Question for your Inner Coach:  Are you sure that the energy values of the foods you are putting in your mouth are really what you are assuming that they are??

ARE THERE FOODS IN YOUR ENVIRONMENT THAT SHOULD NOT BE THERE??

As I say again and again, and again and again, and even again—weight management is 80% stimulus control.  Having helped thousands of people release weight and seen many weight release journeys, the main thing I hear over and over when trouble start brewing is—oh yeah that “thing” appeared on my plate or my desk or in my fridge and I just had to eat it.  The other one is “well I thought I could have it in my house” or “I just bought it for the kids”. If you are stuck on a weight release plateau, it is time to take charge of your environments and get rid of any foods that may lead you to taking those extra bites, licks and nibbles.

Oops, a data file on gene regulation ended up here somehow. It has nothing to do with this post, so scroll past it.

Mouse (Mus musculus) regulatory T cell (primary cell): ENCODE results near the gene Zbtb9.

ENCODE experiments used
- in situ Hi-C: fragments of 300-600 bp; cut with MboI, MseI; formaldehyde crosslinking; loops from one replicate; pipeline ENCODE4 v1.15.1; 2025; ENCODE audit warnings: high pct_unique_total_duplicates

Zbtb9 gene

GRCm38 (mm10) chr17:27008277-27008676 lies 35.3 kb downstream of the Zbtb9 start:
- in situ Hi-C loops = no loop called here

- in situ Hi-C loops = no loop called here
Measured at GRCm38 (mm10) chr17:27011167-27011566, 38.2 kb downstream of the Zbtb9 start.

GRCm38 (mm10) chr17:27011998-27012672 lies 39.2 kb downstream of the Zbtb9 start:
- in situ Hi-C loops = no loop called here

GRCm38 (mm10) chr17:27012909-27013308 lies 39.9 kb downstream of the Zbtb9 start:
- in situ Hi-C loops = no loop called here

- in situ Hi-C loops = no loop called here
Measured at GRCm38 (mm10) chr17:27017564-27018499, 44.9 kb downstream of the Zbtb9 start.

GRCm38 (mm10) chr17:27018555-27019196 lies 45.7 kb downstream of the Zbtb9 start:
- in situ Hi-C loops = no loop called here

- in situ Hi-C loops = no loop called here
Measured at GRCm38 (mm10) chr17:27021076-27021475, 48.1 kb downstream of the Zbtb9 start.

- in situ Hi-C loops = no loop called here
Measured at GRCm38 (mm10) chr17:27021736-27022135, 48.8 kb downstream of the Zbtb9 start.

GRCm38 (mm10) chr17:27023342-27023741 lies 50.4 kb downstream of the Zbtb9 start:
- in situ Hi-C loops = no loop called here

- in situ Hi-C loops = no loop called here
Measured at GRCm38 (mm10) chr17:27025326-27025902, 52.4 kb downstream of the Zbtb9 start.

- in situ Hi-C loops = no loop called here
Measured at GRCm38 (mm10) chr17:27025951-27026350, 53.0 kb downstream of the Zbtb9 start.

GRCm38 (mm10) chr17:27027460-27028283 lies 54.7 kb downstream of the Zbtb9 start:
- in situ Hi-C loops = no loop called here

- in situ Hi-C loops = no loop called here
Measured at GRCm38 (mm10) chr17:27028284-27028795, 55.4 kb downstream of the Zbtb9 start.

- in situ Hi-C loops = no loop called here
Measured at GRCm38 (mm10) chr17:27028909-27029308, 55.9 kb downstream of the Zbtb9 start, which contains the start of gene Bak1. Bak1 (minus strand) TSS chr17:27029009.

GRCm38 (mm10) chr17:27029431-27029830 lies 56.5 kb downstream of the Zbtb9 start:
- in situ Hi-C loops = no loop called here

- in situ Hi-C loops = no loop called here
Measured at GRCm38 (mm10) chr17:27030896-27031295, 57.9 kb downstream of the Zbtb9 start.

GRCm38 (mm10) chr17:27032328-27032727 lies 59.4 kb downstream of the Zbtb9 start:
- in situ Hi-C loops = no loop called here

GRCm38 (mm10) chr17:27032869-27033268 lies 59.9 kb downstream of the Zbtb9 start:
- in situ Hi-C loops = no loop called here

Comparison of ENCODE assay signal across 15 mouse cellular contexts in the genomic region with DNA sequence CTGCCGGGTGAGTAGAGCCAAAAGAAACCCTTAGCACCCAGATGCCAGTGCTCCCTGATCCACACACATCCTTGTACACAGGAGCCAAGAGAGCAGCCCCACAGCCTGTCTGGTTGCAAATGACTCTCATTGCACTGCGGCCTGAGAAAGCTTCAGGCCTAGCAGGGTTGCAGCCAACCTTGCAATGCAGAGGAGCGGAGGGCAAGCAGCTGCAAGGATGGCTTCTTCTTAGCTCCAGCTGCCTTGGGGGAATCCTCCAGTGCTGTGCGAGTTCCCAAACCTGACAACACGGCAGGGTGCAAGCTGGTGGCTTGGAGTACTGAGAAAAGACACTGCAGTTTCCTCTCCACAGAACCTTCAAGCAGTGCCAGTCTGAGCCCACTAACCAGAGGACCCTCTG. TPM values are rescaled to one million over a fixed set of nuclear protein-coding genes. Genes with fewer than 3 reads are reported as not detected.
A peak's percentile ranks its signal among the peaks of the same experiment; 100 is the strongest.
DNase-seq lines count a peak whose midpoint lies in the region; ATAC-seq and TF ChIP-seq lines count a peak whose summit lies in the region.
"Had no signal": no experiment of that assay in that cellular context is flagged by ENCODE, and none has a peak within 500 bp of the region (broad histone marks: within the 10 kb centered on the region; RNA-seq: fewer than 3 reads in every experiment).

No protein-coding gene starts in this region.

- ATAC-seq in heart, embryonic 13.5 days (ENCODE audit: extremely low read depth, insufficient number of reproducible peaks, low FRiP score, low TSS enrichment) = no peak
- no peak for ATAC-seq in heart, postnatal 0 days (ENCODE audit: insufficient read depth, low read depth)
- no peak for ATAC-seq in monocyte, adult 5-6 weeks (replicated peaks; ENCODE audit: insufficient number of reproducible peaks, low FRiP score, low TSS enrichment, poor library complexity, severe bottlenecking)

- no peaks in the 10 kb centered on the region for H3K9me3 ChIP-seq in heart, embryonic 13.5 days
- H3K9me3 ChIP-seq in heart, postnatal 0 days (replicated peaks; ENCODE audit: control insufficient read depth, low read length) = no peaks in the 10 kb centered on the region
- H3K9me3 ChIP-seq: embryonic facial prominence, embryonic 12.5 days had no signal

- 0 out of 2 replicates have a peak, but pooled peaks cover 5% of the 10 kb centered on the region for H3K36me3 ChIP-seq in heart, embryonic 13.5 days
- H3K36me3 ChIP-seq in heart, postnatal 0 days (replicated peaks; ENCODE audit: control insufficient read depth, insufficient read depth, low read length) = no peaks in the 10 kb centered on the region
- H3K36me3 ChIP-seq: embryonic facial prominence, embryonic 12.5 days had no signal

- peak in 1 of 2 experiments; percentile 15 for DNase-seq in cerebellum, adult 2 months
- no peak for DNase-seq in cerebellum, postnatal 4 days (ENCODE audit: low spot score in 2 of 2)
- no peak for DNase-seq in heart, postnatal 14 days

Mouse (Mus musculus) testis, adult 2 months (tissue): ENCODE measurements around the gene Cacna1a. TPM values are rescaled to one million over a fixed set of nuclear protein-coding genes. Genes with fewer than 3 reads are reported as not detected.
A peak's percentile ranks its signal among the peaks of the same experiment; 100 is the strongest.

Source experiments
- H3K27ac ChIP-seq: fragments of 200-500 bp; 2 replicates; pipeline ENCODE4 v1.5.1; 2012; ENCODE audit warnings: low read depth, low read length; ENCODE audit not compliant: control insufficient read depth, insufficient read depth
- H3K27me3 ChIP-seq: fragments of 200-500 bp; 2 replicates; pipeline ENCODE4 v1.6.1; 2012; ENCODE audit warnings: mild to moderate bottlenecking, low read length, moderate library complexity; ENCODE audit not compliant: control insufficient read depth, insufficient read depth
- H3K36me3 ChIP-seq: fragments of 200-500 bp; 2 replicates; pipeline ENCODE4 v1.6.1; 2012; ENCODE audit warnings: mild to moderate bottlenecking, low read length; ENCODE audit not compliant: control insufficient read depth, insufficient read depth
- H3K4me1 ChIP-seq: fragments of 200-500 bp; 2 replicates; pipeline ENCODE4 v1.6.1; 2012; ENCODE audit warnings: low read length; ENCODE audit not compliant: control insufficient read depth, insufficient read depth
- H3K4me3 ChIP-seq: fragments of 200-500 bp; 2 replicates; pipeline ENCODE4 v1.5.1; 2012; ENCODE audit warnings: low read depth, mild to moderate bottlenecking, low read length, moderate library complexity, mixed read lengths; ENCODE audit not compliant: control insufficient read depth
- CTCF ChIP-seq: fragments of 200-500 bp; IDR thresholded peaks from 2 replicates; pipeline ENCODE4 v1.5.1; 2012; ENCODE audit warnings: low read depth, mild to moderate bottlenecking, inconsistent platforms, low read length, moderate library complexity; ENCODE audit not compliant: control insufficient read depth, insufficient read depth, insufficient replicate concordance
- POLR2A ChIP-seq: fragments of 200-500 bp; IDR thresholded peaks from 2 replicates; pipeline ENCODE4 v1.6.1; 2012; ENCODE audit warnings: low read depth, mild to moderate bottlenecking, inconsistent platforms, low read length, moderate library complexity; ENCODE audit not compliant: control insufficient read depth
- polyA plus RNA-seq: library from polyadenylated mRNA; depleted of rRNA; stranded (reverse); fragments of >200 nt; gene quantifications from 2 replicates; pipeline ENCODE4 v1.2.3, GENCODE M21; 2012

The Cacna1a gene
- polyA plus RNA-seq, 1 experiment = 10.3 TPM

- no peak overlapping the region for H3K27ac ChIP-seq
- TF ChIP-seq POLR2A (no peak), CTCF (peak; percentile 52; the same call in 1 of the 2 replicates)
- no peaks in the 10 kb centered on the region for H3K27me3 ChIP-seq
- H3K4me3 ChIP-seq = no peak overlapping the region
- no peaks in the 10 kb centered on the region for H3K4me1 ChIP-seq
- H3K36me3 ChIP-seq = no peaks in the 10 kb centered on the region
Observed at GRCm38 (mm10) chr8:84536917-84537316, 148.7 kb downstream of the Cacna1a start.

Restaurant eating is also a plateau creator because we are really not on top of what’s in the food. We could assume that salad is 350 calories and it is really over 1000!!  That is what happened to a client of mine who was stuck on a plateau for 2 months until she discovered his innocent salad at lunch was 850 calories—no wonder the spin classes weren’t allowing him to release weight!  If you eat out a lot and are experiencing a plateau—the best thing to do is find out calories from the internet ahead of time or to order food, prepared simply so that you know how many calories are in them.  This doesn’t have to be forever—just until you break through your plateau.

Question for Your Inner Coach: Are you allowing disempowering foods to enter your environment and sabotage your weight release efforts?  Why?  How can you Shift those foods out of your life for now?